How Good A Talent Scout Are You?
This cut-up job was the kid’s own idea—but the director promptly put it into the finished film. If you didn’t know that the boy’s mother is a great actress, that his father was a famous if eccentric writer, would you spot him as star material? Hollywood did. The boy began his acting career when he was eight, in summer stock. Before this movie debut, he did the same role in the TV original, first titled “Deal a Blow.” The Hollywood version of the story was a triumph for youth, with producer, director and author all under thirty—and a star under twenty. But the young actor is going at his new career with caution. He leads a double life. After completing “A Light in the Forest” for Walt Disney this summer, he’s returning to the routine of a Harvard scholar. Movies must wait till next summer. Like many adopted children, this boy has taken on the talents and characteristics of the parents who lovingly chose him, carefully guided him.
If you concentrate on your movies, you might have caught this topnotch fashion model introducing a top tune-film. Ironically, it was the feminine star of that movie who, without jealousy, recommended the newcomer for a lead opposite Cary Grant. The producer was skeptical. “Can she act?” Anyhow, he shot a wire to Paris. Our girl thought the screen-test offer was a gag. Money? Glamour? Who needed them? As a $120-an-hour cover girl, she enjoyed more of both than movies could give her. When she finally arrived for the test, studio people weren’t enchanted. “Tall and lean as a Texas Ranger,” they said. “No sex.” But the camera disagreed. She got the part.
You couldn’t have missed her. The Greenwich Village girl with her crazy, lonesome chatter must have surprised you as much as she did the hero of the recent shock film. But did her temporarily dark hair fool you? The actress herself is a blonde (and another Texas girl). She made her first movie impression in Bill Holden’s “The Turning Point,” as a brassy, little gangland sweetie. Later, she played a non-talking dog-walker for Sinatra. Now much in demand, she’s married to a writer. A chronic worrier, she goes in for yoga, studies Hindu philosophy and stands on her head “to ease her brain.”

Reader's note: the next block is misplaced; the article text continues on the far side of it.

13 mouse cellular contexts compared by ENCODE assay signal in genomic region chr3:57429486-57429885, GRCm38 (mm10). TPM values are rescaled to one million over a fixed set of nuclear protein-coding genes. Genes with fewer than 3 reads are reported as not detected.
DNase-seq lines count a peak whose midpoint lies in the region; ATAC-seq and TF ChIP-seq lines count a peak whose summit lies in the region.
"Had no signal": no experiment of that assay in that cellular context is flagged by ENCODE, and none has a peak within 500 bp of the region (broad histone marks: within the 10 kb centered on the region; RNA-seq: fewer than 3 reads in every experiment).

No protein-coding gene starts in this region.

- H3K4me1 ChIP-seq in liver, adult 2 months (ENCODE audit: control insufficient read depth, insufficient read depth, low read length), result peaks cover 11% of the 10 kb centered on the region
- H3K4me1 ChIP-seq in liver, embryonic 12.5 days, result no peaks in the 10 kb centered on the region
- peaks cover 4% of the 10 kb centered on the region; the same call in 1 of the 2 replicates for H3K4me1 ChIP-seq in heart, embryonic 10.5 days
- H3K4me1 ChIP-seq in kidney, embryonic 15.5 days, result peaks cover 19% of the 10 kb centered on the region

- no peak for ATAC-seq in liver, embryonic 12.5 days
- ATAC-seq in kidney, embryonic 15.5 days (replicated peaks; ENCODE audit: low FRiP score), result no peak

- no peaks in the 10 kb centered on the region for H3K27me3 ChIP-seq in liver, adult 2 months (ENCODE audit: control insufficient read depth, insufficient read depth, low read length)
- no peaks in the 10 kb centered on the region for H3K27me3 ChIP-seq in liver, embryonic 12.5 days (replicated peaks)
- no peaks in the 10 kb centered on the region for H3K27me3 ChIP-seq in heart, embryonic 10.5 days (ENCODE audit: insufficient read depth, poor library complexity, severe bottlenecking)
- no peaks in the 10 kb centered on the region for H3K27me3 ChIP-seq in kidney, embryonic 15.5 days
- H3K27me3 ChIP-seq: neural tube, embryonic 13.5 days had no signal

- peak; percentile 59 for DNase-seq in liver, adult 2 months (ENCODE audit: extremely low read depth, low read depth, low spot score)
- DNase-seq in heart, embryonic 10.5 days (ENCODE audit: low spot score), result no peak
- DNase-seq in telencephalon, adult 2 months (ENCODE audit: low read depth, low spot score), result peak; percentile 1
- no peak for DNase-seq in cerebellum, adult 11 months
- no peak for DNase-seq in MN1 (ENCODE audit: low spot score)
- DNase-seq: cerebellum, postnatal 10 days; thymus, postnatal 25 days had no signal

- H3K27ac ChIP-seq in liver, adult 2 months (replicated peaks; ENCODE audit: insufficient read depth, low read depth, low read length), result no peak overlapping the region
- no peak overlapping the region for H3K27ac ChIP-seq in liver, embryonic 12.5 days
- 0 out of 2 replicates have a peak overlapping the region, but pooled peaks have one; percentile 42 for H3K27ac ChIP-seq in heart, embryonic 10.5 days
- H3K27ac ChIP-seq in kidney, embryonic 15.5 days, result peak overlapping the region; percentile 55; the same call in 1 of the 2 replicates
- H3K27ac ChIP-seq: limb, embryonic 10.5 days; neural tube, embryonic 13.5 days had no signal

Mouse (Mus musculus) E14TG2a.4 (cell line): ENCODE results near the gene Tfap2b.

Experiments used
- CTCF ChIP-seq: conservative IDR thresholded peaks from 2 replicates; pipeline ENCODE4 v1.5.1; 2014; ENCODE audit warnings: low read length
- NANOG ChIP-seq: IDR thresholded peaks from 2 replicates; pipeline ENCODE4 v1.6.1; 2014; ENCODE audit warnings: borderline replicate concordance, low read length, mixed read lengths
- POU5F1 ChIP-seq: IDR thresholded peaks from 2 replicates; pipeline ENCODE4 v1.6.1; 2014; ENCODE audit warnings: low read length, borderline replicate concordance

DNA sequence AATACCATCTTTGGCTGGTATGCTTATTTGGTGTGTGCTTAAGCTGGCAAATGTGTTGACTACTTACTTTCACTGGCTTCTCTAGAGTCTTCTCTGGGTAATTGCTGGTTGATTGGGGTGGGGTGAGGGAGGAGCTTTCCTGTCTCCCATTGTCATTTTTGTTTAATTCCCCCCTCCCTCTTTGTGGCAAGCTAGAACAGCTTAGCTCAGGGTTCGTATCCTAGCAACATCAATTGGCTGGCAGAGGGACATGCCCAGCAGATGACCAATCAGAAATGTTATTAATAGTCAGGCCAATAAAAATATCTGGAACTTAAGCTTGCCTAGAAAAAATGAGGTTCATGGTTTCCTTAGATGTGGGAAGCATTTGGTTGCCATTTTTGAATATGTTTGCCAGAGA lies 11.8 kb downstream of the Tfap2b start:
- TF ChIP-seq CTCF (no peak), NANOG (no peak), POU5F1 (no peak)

Half Italian, half Irish, tall and voluptuous, she gave glamour the go-by for her first lead, as wife (and widow) of a union organizer. From her childhood in Rome, she remembers a game her mother devised to keep her quiet. “Tomorrow,” Mama would say, “we go to America.” The little girl would eagerly pick up her toys and get ready. When young friends asked her what she’d do in America, she’d say confidently, “I’ll be a secretary.” She moved to New York at fifteen; now, six years later, she’s an American citizen; U-I and Columbia share her contract; M-G-M borrowed her for two choice roles.
Philadelphia-born, but also of Italian descent, this classically beautiful and firmly virile youth took on the juvenile-delinquent guise for his initial picture. Before that, his only show-business experience had been as a teenage singer in small neighborhood nightclubs—for no dough and with Papa always on hand as a chaperone for the under-age youngster. Now twenty-one, he’s currently playing a brother of Richard Conte’s for Columbia.
Here’s another newcomer who started her career at the top—with the chief feminine role in a much-discussed exposé film. She admits she was halfway through the picture before she really knew what she was doing. Suddenly, everything clicked, and she felt assurance. She was raised in the solid family atmosphere of the Bronx, New York. Jobs as a waitress and a model came first. Modeling, the girl says, was pretty dull.
Like other movie beauties before her, she hails from Sweden, but you can’t hear any trace of the Svenska in her voice. That’s because she came to the U.S. with her parents when she was thirteen. She had summer-stock experience, played the night- club show girl, sold soap and acted dramas on TV before she broke into movies. This she did in a big way—as heroine to Mr. Show Business himself.
Well, more than one guy has struck it rich with a guitar! This hulking, amiable character from North Carolina is no threat to Elvis; he’s a personality all on his own—actor first, singer only incidentally. With wife Barbara, he did an off-hand vaudeville act that was applauded in the South and finally made our hero a recording star. On Broadway and TV, he scored a smash as a lovable GI, but on film you saw him first playing a thoroughgoing heel.
It is a quote. PHOTOPLAY MAGAZINE OCTOBER 1957